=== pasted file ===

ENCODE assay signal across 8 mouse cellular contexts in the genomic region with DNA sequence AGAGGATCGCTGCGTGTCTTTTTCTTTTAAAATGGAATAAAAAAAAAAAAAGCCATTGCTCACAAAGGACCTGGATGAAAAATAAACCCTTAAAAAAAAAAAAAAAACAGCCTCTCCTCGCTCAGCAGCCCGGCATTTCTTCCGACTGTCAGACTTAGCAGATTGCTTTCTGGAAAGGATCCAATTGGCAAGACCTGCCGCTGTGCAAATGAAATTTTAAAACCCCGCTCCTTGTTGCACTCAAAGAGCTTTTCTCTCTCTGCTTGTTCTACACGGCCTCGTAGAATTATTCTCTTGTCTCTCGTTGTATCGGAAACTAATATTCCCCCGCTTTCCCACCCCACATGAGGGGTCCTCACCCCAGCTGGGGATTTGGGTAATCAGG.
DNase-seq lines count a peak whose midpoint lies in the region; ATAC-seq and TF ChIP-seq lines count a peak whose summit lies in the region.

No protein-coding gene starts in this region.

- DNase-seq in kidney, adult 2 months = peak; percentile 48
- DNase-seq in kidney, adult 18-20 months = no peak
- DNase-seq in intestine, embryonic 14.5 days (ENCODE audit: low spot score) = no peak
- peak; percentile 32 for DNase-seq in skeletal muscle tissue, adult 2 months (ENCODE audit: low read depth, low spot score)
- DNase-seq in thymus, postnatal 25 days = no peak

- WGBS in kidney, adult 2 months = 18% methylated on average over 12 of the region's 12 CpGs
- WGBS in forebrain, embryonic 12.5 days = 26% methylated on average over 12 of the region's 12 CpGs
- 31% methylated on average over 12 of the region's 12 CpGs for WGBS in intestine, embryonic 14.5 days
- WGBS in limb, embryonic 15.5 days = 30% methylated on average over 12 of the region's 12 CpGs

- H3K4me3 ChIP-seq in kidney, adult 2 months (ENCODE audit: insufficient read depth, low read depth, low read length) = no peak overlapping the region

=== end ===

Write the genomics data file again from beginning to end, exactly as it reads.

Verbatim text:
ENCODE assay signal across 8 mouse cellular contexts in the genomic region with DNA sequence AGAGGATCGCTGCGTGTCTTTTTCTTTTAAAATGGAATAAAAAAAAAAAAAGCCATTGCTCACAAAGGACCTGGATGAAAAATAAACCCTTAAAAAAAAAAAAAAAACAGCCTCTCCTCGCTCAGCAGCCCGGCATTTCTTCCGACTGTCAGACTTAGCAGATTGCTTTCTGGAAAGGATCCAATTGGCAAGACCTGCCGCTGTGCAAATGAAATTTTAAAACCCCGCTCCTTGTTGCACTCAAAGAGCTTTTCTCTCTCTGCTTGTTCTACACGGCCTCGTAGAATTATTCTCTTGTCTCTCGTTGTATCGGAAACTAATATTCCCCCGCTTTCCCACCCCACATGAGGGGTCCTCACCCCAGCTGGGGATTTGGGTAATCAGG.
DNase-seq lines count a peak whose midpoint lies in the region; ATAC-seq and TF ChIP-seq lines count a peak whose summit lies in the region.

No protein-coding gene starts in this region.

- DNase-seq in kidney, adult 2 months = peak; percentile 48
- DNase-seq in kidney, adult 18-20 months = no peak
- DNase-seq in intestine, embryonic 14.5 days (ENCODE audit: low spot score) = no peak
- peak; percentile 32 for DNase-seq in skeletal muscle tissue, adult 2 months (ENCODE audit: low read depth, low spot score)
- DNase-seq in thymus, postnatal 25 days = no peak

- WGBS in kidney, adult 2 months = 18% methylated on average over 12 of the region's 12 CpGs
- WGBS in forebrain, embryonic 12.5 days = 26% methylated on average over 12 of the region's 12 CpGs
- 31% methylated on average over 12 of the region's 12 CpGs for WGBS in intestine, embryonic 14.5 days
- WGBS in limb, embryonic 15.5 days = 30% methylated on average over 12 of the region's 12 CpGs

- H3K4me3 ChIP-seq in kidney, adult 2 months (ENCODE audit: insufficient read depth, low read depth, low read length) = no peak overlapping the region